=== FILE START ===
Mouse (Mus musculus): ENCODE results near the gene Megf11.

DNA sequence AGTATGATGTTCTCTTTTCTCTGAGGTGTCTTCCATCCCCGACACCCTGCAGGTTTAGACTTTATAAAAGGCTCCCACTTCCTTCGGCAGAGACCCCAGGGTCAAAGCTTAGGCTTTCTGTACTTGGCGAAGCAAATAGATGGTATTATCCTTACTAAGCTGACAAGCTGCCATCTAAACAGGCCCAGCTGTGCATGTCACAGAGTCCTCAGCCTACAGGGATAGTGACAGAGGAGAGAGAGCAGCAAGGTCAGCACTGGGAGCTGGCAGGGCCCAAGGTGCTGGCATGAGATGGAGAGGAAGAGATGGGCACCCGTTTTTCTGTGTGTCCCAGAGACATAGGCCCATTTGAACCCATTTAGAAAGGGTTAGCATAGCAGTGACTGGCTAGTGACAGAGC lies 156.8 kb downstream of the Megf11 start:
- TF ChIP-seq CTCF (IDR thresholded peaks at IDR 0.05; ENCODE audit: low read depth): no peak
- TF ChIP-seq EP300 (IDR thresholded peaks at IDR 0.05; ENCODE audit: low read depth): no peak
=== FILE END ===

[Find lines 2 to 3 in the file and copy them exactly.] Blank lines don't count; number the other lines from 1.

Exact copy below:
DNA sequence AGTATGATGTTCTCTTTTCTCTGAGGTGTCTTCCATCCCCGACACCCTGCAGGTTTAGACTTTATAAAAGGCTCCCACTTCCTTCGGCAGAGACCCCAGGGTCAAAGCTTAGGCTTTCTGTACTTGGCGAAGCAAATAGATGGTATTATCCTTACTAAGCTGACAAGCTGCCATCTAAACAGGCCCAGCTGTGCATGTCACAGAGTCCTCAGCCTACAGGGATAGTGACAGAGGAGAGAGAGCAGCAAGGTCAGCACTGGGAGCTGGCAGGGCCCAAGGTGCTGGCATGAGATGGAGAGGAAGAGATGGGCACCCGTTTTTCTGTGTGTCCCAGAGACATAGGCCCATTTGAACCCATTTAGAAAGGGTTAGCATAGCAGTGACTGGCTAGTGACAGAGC lies 156.8 kb downstream of the Megf11 start:
- TF ChIP-seq CTCF (IDR thresholded peaks at IDR 0.05; ENCODE audit: low read depth): no peak